Gubenyiliu II (GYII), a Traditional Chinese Medicine (TCM) formula used in our hospital, has shown beneficial effects in cancer patients. In this study, we investigated the molecular mechanisms underlying the beneficial effects of GYII on murine breast cancer models. GYII showed significant inhibitory
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Gubenyiliu II (GYII), a Traditional Chinese Medicine (TCM) formula used in our hospital, has shown beneficial effects in cancer patients. In this study, we investigated the molecular mechanisms underlying the beneficial effects of GYII on murine breast cancer models. GYII showed significant inhibitory effects on tumor growth and metastasis in the murine breast cancer model. Additionally, GYII suppressed the proliferation of 4T1 and MCF-7 cells in a dose-dependent manner. A better inhibitory effect on 4T1 cell proliferation and migration was found in the decomposed recipes (DR) of GYII. Moreover, heparanase expression and the degree of angiogenesis were reduced in tumor tissues. Western blot analysis showed decreased expression of heparanase and growth factors in the cells treated with GYII and its decomposed recipes (DR2 and DR3), and thereby a reduction in the phosphorylation of extracellular signal-regulated kinase (ERK) and serine-threonine kinase (AKT). These results suggest that GYII exerts anti-tumor growth and anti-metastatic effects in the murine breast cancer model. The anti-tumor activity of GYII and its decomposed recipes is, at least partly, associated with decreased heparanase and growth factor expression, which subsequently suppressed the activation of the ERK and AKT pathways. Full article
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Open AccessArticle A Network-Based Pharmacology Study of the Herb-Induced Liver Injury Potential of Traditional Hepatoprotective Chinese Herbal Medicines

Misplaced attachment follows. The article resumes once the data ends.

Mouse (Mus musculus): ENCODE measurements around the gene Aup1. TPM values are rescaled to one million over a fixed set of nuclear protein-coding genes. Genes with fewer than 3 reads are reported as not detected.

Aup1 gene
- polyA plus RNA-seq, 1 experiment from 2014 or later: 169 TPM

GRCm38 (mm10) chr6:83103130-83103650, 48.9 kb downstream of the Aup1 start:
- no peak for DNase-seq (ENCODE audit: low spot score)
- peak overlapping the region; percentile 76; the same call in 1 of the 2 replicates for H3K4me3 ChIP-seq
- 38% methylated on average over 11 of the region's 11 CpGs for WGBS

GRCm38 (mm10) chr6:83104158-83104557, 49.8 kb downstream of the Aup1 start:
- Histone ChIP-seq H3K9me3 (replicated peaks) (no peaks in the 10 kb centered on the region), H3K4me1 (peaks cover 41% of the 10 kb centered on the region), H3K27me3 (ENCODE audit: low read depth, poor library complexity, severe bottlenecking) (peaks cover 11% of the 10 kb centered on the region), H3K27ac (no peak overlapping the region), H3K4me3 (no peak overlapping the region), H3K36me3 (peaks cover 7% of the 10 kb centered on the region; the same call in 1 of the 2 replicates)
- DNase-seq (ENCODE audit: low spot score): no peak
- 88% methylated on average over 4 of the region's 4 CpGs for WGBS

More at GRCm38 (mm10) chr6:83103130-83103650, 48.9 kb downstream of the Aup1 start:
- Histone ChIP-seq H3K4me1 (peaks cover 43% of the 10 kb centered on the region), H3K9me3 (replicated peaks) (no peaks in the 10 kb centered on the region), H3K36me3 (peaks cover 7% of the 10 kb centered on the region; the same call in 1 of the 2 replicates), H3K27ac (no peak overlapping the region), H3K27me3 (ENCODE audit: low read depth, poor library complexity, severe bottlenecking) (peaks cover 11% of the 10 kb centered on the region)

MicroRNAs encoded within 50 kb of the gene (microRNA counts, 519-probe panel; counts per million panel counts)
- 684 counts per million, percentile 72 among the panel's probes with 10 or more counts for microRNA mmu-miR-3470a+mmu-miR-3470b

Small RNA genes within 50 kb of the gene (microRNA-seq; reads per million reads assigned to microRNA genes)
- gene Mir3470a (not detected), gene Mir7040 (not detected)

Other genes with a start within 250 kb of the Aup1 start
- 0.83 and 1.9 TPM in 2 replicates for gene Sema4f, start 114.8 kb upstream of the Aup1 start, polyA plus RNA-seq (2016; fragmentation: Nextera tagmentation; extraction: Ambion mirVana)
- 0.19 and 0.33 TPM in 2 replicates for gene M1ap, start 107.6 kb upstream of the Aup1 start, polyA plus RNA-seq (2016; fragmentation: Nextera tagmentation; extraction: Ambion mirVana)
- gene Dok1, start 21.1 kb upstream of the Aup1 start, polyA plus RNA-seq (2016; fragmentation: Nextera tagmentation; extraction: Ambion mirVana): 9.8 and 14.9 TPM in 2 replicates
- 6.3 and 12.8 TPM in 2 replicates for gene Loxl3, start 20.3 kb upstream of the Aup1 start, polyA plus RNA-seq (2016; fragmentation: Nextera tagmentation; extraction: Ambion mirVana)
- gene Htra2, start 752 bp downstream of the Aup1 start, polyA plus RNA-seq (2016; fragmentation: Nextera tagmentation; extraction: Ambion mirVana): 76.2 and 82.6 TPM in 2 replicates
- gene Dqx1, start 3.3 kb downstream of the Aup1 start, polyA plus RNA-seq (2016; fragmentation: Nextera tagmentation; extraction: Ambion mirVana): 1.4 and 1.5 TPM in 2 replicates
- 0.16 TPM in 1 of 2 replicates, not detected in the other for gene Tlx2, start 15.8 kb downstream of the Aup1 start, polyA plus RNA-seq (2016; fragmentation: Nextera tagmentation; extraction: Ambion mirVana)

Molecules 2017, 22(4), 632; doi:10.3390/molecules22040632
Received: 2 March 2017 / Revised: 6 April 2017 / Accepted: 12 April 2017 / Published: 14 April 2017
PDF Full-text (1636 KB) | HTML Full-text | XML Full-text | Supplementary Files
Abstract
Herbal medicines are widely used for treating liver diseases and generally regarded as safe due to their extensive use in Traditional Chinese Medicine practice for thousands of years. However, in recent years, there have been increased concerns regarding the long-term risk of Herb-Induced
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Herbal medicines are widely used for treating liver diseases and generally regarded as safe due to their extensive use in Traditional Chinese Medicine practice for thousands of years. However, in recent years, there have been increased concerns regarding the long-term risk of Herb-Induced Liver Injury (HILI) in patients with liver dysfunction. Herein, two representative Chinese herbal medicines: one—Xiao-Chai-Hu-Tang (XCHT)—a composite formula, and the other—Radix Polygoni Multiflori (Heshouwu)—a single herb, were analyzed by network pharmacology study. Based on the network pharmacology framework, we exploited the potential HILI effects of XCHT and Heshouwu by predicting the molecular mechanisms of HILI and identified the potential hepatotoxic ingredients in XCHT and Heshouwu. According to our network results, kaempferol and thymol in XCHT and rhein in Heshouwu exhibit the largest number of liver injury target connections, whereby CASP3, PPARG and MCL1 may be potential liver injury targets for these herbal medicines. This network pharmacology assay might serve as a useful tool to explore the underlying molecular mechanism of HILI. Based on the theoretical predictions, further experimental verification should be performed to validate the accuracy of the predicted interactions between herbal ingredients and protein targets in the future. Full article